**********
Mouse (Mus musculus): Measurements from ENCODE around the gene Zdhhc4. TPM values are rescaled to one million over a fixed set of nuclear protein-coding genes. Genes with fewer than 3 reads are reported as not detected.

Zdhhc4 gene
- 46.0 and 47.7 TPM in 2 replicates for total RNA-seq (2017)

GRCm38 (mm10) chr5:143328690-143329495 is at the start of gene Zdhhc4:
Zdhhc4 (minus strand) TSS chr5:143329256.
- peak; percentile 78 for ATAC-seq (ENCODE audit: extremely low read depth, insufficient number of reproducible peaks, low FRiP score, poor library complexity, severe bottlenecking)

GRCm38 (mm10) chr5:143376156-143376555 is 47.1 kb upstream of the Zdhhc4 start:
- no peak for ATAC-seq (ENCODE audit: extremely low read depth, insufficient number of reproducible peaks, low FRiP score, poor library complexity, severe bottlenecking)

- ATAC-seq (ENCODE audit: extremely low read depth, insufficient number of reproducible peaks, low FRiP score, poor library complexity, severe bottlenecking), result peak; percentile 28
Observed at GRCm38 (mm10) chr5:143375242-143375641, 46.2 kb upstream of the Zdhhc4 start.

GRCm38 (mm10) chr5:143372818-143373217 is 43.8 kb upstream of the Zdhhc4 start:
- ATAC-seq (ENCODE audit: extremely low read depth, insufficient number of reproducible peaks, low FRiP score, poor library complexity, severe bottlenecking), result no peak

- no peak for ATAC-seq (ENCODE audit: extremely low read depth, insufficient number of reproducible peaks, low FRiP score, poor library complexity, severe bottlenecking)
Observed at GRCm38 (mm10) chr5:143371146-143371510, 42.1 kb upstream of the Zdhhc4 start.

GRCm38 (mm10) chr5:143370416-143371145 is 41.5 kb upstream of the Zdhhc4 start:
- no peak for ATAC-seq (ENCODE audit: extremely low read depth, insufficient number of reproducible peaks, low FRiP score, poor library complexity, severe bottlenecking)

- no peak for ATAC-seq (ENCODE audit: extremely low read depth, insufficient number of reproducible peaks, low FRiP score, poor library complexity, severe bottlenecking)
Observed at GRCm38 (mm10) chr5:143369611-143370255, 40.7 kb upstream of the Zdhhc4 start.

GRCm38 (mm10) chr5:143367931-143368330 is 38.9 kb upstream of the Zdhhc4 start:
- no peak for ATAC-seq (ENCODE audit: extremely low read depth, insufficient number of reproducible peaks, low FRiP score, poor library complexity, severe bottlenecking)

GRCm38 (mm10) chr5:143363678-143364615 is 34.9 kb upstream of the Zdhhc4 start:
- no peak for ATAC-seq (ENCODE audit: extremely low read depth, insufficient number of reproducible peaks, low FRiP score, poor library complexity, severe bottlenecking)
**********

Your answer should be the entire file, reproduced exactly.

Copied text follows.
Mouse (Mus musculus): Measurements from ENCODE around the gene Zdhhc4. TPM values are rescaled to one million over a fixed set of nuclear protein-coding genes. Genes with fewer than 3 reads are reported as not detected.

Zdhhc4 gene
- 46.0 and 47.7 TPM in 2 replicates for total RNA-seq (2017)

GRCm38 (mm10) chr5:143328690-143329495 is at the start of gene Zdhhc4:
Zdhhc4 (minus strand) TSS chr5:143329256.
- peak; percentile 78 for ATAC-seq (ENCODE audit: extremely low read depth, insufficient number of reproducible peaks, low FRiP score, poor library complexity, severe bottlenecking)

GRCm38 (mm10) chr5:143376156-143376555 is 47.1 kb upstream of the Zdhhc4 start:
- no peak for ATAC-seq (ENCODE audit: extremely low read depth, insufficient number of reproducible peaks, low FRiP score, poor library complexity, severe bottlenecking)

- ATAC-seq (ENCODE audit: extremely low read depth, insufficient number of reproducible peaks, low FRiP score, poor library complexity, severe bottlenecking), result peak; percentile 28
Observed at GRCm38 (mm10) chr5:143375242-143375641, 46.2 kb upstream of the Zdhhc4 start.

GRCm38 (mm10) chr5:143372818-143373217 is 43.8 kb upstream of the Zdhhc4 start:
- ATAC-seq (ENCODE audit: extremely low read depth, insufficient number of reproducible peaks, low FRiP score, poor library complexity, severe bottlenecking), result no peak

- no peak for ATAC-seq (ENCODE audit: extremely low read depth, insufficient number of reproducible peaks, low FRiP score, poor library complexity, severe bottlenecking)
Observed at GRCm38 (mm10) chr5:143371146-143371510, 42.1 kb upstream of the Zdhhc4 start.

GRCm38 (mm10) chr5:143370416-143371145 is 41.5 kb upstream of the Zdhhc4 start:
- no peak for ATAC-seq (ENCODE audit: extremely low read depth, insufficient number of reproducible peaks, low FRiP score, poor library complexity, severe bottlenecking)

- no peak for ATAC-seq (ENCODE audit: extremely low read depth, insufficient number of reproducible peaks, low FRiP score, poor library complexity, severe bottlenecking)
Observed at GRCm38 (mm10) chr5:143369611-143370255, 40.7 kb upstream of the Zdhhc4 start.

GRCm38 (mm10) chr5:143367931-143368330 is 38.9 kb upstream of the Zdhhc4 start:
- no peak for ATAC-seq (ENCODE audit: extremely low read depth, insufficient number of reproducible peaks, low FRiP score, poor library complexity, severe bottlenecking)

GRCm38 (mm10) chr5:143363678-143364615 is 34.9 kb upstream of the Zdhhc4 start:
- no peak for ATAC-seq (ENCODE audit: extremely low read depth, insufficient number of reproducible peaks, low FRiP score, poor library complexity, severe bottlenecking)